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Once in the walled garden, a unique double-walled garden in fact, we enjoyed seeing what the local school children had been up to on their plots. A beautiful bug hotel, a greenhouse made from recycled drinks bottles and an ingenious method comfrey feed all held our interest in spite of the rain.

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Once inside the tropical glasshouse we certainly warmed up but my glasses and camera lens both misted up. It took a while for us and the camera to acclimatise. When we did, we were enthralled by foliage of all shapes and sizes, many patterned and textured. Just enjoy the photos.

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The few blooms present were bright and gaudy!

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When we last visited this garden these old Victorian range of glasshouses were covered in scaffolding so it was great to see they had been renovated and planted up. While the modern curved glasshouse houses temperate plants we were pleased to have discovered the contrast with these old ones housing their tropical plants. It was hot and very humid! The variety of planting was impressive!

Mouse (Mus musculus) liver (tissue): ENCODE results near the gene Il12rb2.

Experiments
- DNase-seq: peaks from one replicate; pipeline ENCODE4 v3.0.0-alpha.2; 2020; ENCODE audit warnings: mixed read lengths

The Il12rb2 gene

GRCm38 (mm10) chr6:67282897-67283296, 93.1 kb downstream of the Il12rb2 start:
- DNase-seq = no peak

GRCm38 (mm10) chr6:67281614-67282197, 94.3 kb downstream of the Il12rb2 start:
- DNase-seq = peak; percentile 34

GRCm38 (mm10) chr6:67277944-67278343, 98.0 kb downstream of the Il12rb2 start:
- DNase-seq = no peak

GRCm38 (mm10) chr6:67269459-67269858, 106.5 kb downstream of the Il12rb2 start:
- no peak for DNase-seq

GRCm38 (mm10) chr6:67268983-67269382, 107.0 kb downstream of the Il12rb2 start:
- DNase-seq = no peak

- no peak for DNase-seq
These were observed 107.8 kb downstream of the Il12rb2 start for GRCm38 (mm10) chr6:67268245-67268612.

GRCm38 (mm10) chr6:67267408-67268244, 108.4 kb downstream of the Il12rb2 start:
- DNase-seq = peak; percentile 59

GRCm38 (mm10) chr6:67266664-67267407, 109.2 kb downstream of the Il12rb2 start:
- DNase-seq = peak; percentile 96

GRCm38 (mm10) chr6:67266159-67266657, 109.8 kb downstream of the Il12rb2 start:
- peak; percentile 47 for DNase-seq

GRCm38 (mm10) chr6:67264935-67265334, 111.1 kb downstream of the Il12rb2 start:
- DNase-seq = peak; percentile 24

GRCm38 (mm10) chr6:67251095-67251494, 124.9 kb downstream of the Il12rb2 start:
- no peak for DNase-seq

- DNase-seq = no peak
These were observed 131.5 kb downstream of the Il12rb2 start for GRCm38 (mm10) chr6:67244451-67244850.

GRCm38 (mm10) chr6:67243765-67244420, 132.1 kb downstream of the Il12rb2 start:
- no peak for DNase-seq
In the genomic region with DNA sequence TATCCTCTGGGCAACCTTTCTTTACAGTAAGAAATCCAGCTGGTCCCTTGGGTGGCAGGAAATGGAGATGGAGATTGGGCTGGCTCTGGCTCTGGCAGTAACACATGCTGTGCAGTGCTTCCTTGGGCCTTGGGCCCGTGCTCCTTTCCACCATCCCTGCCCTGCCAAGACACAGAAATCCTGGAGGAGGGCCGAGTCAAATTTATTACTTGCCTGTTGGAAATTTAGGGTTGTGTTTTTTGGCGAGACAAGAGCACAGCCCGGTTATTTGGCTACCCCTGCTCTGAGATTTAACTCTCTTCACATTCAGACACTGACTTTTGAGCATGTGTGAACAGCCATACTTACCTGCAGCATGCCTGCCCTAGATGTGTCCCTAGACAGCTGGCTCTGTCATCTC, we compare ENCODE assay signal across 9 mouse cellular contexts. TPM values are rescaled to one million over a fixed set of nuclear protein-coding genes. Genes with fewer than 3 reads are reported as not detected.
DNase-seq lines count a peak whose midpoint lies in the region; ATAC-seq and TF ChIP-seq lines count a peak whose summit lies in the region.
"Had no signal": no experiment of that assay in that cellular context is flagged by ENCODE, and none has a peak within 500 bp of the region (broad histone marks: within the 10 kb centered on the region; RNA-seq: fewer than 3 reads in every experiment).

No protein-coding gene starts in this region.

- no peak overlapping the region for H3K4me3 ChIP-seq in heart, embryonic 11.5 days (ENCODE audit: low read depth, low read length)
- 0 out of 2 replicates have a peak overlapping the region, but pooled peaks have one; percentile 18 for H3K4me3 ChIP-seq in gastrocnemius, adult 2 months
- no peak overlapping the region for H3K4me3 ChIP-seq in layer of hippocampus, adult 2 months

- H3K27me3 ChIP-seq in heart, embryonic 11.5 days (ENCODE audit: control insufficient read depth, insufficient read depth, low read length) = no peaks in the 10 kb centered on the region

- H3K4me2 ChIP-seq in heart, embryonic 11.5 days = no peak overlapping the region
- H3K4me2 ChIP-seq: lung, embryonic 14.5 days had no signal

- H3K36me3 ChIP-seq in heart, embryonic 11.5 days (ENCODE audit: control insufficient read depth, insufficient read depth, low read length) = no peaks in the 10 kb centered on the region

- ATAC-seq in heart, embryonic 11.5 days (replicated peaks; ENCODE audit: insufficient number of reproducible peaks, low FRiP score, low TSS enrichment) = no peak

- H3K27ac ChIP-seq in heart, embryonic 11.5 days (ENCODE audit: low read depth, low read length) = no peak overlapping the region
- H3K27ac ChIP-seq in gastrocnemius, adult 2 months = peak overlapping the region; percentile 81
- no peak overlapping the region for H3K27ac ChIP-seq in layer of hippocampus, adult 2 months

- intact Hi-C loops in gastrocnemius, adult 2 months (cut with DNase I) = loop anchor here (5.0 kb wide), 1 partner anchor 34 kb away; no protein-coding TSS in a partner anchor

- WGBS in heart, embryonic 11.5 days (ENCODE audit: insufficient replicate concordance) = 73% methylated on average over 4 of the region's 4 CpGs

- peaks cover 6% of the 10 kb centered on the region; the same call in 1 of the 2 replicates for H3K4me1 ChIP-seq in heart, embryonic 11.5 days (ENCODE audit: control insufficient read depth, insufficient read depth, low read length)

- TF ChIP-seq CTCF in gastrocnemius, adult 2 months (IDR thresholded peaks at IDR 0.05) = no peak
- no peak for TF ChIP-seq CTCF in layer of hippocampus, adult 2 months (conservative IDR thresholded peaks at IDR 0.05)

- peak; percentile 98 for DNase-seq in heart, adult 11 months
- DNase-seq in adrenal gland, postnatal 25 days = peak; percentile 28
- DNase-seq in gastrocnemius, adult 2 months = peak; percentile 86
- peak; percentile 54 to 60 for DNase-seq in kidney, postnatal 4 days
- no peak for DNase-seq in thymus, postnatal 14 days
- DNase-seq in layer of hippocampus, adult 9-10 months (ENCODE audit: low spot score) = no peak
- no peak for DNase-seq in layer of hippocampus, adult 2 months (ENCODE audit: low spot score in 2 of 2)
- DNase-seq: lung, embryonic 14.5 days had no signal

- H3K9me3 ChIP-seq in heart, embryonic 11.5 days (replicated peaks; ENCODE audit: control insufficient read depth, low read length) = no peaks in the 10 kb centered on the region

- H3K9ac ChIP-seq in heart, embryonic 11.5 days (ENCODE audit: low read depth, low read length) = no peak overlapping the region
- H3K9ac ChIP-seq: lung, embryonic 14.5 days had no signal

The only trouble with the comfort we felt inside the glasshouse was that when we left we had to return to the reality of the wet, cold Welsh weather.

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The Botanic Garden of Wales in the Rain – part one